Student scalded on Ryanair flight awarded €10,000

Kevin Keenan suffered first-degree burns after flight attendant spilled boiling water

Ryanair cabin crew staff  applied burn solution and ice to Kevin Keenan before bandaging his foot. Photograph: Eric Luke

Ryanair cabin crew staff applied burn solution and ice to Kevin Keenan before bandaging his foot. Photograph: Eric Luke


A law student who received first-degree burns when a member of a Ryanair cabin crew accidentally splashed boiling water on his right foot has been awarded €10,000 damages.

Kevin Keenan (23) of Doonsalla Park, Dún Laoghaire, Co Dublin, told the Circuit Civil Court he was injured while returning on a Ryanair flight from Malaga on June 12th, 2016.

“I was standing at the toilet waiting for another passenger to come out when one of the cabin crew carrying a jug of boiling water turned quickly and splashed the boiling water on my foot,” he said. “The toilet was close to the kitchen area.”

Mr Keenan told his barrister Justin McQuade he had immediately been treated by cabin crew staff who applied burn solution and ice before bandaging his foot.

Mr McQuade said it was an unfortunate incident. Liability had been conceded and the court was being asked to assess damages. Mr Keenan said the incident occurred about an hour into the flight.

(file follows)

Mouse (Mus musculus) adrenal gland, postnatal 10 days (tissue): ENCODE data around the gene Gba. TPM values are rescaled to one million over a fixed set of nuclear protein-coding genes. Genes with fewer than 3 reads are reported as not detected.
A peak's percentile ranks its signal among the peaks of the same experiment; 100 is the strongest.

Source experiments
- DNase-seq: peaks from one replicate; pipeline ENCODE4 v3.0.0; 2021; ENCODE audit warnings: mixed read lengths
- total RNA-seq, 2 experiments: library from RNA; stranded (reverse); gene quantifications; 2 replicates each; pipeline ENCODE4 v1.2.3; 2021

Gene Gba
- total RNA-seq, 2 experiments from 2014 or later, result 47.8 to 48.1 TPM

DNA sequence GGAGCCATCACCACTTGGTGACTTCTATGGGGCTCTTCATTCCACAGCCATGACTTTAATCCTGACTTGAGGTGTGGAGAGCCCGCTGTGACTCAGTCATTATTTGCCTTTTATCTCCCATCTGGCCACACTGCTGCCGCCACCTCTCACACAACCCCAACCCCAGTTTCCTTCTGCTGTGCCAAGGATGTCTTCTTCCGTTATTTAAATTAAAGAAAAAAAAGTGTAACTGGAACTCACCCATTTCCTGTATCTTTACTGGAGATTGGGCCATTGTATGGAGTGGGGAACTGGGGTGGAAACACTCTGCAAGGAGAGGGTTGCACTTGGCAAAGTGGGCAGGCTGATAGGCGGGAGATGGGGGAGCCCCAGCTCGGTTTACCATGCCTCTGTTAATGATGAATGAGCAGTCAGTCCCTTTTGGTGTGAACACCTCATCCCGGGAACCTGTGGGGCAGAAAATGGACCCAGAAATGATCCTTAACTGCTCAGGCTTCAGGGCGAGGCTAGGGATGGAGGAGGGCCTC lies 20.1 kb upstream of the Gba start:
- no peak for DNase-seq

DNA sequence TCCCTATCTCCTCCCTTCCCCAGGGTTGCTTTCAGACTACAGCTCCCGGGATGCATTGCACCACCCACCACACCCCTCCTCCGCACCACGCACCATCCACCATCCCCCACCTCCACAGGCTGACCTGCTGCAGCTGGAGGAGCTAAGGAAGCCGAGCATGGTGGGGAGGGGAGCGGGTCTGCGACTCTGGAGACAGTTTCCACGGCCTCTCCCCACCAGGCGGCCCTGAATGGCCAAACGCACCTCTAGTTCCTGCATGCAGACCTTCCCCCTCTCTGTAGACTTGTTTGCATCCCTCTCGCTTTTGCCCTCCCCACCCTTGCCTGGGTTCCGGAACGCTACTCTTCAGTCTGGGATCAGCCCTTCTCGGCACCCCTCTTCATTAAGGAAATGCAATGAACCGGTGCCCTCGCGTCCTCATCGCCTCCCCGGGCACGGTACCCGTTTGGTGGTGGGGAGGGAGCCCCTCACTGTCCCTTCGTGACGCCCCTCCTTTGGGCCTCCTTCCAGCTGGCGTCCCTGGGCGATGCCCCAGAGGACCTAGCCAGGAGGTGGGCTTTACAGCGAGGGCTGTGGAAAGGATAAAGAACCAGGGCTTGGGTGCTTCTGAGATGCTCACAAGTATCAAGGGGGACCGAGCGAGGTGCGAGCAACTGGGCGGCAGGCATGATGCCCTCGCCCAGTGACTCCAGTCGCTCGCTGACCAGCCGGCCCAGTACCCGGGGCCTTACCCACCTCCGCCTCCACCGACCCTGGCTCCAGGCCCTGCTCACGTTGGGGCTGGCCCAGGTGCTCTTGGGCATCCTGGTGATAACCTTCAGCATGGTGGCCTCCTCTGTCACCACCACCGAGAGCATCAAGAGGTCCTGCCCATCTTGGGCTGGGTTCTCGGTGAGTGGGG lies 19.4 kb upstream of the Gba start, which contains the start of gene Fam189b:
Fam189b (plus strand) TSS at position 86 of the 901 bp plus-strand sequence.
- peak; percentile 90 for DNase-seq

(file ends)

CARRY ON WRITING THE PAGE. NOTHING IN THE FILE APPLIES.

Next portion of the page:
Mr Keenan, who was due to be conferred at UCD on Tuesday afternoon, told Judge Karen Fergus he was a keen golfer and also played football and tag rugby.

He said that on arrival at Dublin Airport he had driven himself home and on the following day, a Monday, he had attended his GP, Dr Barry Danaher.


He told the court that when the bandage that had been applied to his foot on the aircraft was removed by Dr Danaher, an area of skin had come away with it.

Mr Keenan said he had afterwards attended for dressings at St Michael’s Hospital in Dún Laoghaire.

He told barrister Andrew Walker for Ryanair, that he had returned to playing golf, football and tag rugby within three weeks of the incident.

He said that during his first game of golf he began feeling pain after about 16 holes. He had told his treating doctors that his ability to stand and walk had been profoundly affected. He had been left with an area of mild scar tissue which, according to doctors, would fade over time.

Judge Fergus said Mr Keenan had suffered a first-degree burn which had required immediate treatment. He had been left with minor residual scarring and she considered an appropriate award of damages would be €10,000 plus special damages of €77 and costs.